By Dr. Michelle W. Canarick, Ph. D., P’23, ’24
Trying to keep up with your middle schooler’s friendships can give you whiplash! Quickly moving from one friend to another is developmentally typical for kids between the ages of 11-14.
Adolescence happens to everyone but it happens at different speeds. Our sweet little kids become romantically curious, more socially focused, less cooperative at home, and more intellectually open—all at their own pace. While they are exploring their own evolving interests, they may be leaving a slower developing friend in their wake. Or they may be that slower moving friend who now feels left behind. This is confusing and emotional for both the kids to handle and for their parents to watch.
Here are some things you CAN DO (or not do) as a parent during these tricky times:
- DO set up an environment where your kids can talk to you.
“Obviously!” you say, “Of course I want to set up an environment where my kids can talk to me. But how do I do it?” Well, it starts by listening without criticism or judgment. It does not go like this: “You have to invite Maya if you are having some girls here. You have been friends forever.” (While also secretly growing anxious about how Maya’s mom, aka YOUR friend, is going to feel if Maya is not included.) Instead, say something like this: “Tell me why you don’t want to have Maya here and we can figure out what to do together.”
- DO NOT talk smack about other kids.
“Whaaat? Not me! I’d never do that!” Great. And really, don’t do it! When you talk badly about another child, it models for your kid that that is a cool thing to do, and it alienates your kid. How does it do that? Teenagers’ relationships ebb and flow, so when it’s on an ebb, talking about a kid with your child may actually feel like a bonding experience. But on a flow, it means that your child now knows how you feel about that other kid and may not feel like he/she can tell you why he/she feels differently.
- DO model for your children how to be a good friend.
Family dinners are a great time for this. Talk to your children about the difficult social encounters you have, whether with a friend, coworker or boss. Let them help you sort out a solution to your problem. When you’ve come up with a strategy, tell them it’s an experiment, follow through on the experiment and tell them how it turned out. Parents are people too and the social world can be just as tricky for them!
- DO NOT be a social engineer.
Even if you believe you have something invested in who your child is friends with, let them sort out their own friendships. It’s important, even in this tight knit community, to separate your own needs from those of your child. And truthfully, no matter what you do, you can’t change their social standing. What you can do, however, is inadvertently put pressure on them and isolate them from both you and their peers.
Just like when they were in preschool and early elementary school and you taught them how to MAKE friends, as they move into the middle school years, it’s important to teach them how to KEEP friends. Here are some tips for teens about how to be good friends:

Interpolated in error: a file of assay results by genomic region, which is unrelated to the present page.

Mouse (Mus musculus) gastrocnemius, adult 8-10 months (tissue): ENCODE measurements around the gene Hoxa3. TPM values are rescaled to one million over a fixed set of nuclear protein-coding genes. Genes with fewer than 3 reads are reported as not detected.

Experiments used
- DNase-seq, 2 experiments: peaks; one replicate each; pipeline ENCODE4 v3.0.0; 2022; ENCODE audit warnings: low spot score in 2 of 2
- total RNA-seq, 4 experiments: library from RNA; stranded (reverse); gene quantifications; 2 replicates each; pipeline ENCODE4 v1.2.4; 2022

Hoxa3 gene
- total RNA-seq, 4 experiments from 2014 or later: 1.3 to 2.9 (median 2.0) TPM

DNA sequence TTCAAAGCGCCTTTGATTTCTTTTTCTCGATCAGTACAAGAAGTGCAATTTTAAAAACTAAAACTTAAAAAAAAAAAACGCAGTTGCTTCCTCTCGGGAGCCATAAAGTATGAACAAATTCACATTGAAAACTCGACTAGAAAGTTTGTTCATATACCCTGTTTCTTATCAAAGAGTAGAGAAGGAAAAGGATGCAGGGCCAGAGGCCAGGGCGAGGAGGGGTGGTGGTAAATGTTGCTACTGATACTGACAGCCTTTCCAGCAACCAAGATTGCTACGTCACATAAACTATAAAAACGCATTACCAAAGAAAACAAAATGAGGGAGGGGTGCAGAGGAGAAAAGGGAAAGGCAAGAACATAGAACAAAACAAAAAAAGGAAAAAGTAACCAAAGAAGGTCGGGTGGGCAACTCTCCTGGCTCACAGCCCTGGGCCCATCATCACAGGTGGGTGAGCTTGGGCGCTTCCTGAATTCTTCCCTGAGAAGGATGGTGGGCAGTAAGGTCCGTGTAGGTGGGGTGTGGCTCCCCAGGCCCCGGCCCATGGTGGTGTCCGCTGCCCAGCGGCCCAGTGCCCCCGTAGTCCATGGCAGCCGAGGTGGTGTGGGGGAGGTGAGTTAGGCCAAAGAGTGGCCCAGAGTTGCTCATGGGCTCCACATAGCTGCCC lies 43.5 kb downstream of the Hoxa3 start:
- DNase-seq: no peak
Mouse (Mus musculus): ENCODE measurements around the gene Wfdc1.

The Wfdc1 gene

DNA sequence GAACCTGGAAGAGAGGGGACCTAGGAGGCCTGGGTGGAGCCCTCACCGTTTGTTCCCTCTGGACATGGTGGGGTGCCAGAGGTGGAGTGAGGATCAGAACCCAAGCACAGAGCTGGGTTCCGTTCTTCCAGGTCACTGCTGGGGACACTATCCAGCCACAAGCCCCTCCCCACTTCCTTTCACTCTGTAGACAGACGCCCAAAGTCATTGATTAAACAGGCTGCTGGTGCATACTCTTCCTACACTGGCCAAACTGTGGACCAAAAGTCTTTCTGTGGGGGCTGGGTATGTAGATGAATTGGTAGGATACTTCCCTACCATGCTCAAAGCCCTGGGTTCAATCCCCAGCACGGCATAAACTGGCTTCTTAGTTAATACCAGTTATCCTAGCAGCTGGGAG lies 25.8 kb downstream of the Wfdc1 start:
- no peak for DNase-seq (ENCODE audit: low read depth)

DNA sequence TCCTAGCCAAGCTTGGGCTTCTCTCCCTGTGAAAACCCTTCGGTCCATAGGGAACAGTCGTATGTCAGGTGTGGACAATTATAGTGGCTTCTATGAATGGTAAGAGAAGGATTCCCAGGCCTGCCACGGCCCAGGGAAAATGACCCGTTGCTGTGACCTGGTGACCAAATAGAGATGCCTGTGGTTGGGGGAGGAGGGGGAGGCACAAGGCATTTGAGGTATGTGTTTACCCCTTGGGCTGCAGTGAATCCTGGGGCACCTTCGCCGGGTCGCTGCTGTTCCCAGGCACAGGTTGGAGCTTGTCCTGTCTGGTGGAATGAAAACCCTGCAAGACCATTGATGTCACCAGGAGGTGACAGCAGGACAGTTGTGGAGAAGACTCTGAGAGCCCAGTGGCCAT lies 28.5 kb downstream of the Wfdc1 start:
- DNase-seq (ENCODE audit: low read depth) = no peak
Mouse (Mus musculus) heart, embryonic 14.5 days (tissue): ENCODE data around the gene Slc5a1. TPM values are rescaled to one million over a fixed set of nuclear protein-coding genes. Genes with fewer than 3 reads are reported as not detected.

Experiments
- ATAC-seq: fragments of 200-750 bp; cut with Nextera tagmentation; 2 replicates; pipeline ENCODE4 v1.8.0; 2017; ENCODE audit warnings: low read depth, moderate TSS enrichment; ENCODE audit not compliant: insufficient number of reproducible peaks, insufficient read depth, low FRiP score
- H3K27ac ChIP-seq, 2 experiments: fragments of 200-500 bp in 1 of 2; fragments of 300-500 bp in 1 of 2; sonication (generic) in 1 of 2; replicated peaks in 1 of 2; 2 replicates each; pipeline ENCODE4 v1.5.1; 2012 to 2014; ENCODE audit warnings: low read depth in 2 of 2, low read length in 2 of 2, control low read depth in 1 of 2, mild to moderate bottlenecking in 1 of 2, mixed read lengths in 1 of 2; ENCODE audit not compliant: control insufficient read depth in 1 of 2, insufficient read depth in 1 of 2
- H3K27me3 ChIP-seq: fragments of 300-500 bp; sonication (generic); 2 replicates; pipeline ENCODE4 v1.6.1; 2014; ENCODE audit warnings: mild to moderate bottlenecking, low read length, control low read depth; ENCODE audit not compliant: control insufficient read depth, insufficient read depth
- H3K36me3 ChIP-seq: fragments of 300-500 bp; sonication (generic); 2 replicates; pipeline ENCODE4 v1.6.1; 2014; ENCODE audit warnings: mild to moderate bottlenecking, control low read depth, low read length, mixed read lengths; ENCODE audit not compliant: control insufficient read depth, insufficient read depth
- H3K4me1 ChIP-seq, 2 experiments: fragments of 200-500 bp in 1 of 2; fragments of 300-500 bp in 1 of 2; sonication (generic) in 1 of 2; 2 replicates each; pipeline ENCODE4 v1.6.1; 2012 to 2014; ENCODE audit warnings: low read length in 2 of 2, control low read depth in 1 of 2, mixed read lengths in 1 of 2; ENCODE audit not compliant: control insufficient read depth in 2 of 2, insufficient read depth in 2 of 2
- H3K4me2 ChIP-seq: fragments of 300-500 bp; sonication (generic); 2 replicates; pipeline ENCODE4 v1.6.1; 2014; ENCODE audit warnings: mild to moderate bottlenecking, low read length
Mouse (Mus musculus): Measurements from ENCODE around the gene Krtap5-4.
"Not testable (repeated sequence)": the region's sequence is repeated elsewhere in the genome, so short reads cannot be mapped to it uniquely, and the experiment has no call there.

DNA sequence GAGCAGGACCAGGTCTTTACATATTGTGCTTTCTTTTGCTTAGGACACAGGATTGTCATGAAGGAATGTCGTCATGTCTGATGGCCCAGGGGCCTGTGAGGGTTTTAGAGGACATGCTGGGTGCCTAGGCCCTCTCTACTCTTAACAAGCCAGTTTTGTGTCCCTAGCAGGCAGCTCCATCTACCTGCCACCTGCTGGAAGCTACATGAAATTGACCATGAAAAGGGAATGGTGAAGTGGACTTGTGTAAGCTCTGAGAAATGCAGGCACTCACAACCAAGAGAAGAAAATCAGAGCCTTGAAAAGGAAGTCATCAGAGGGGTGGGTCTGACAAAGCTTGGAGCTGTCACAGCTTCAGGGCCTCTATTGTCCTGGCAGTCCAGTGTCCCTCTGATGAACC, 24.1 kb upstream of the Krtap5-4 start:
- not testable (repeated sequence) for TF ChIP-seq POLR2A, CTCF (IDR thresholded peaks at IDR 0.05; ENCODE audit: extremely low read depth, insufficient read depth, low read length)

Help your child be a friend whom other kids can talk to. Teach them and model for them how to slow down on the advice, judgment, or sharing of their own story. Listening to what their friends have to say is invaluable to their friendships.
- Build trust
Just because your child has been friends with most of their friends for what seems like forever, trust isn’t necessarily in their friendship. Trust is something that is earned and only really earned by a person who wants to earn it. Remind your child to be someone others can trust by not telling secrets or forwarding texts, and by trying to have their friend’s back. Help your child to find friends who do the same and confide in those friends even when someone else seems cooler, smarter, or more exciting.
- Teach your child to fight fair
Everyone gets in fights, even with the most dependable, trustworthy of friends. When in a fight, here are ways to talk it out, rather than manipulatively trying to “win.”
- Stay calm. Don’t shout or cry.
- Be direct with your friend. Don’t talk behind their back.
- Be honest. No one can read your mind.
- Listen. Don’t ignore your friend’s point of view.
- Don’t take the easy way out. Throwing in an insult might end the conversation, but it also makes your friend feel bad and doesn’t actually get your point across.
- Remind your child that they can damage friendships by:
- Talking behind backs
- Asking a friend to take sides against another friend
- Breaking a promise or telling a secret
- Being too bossy
- Bragging or showing off
- Leaving someone out and being public about it
- Saying something unkind about someone or their loved one
- Embarrassing a friend
- Being too busy to listen
Friendships, particularly during those early teen years, can be challenging and sometimes require a little extra TLC. But your teen is up for the challenge and with you by their side, they are more resilient than you think! And so are you.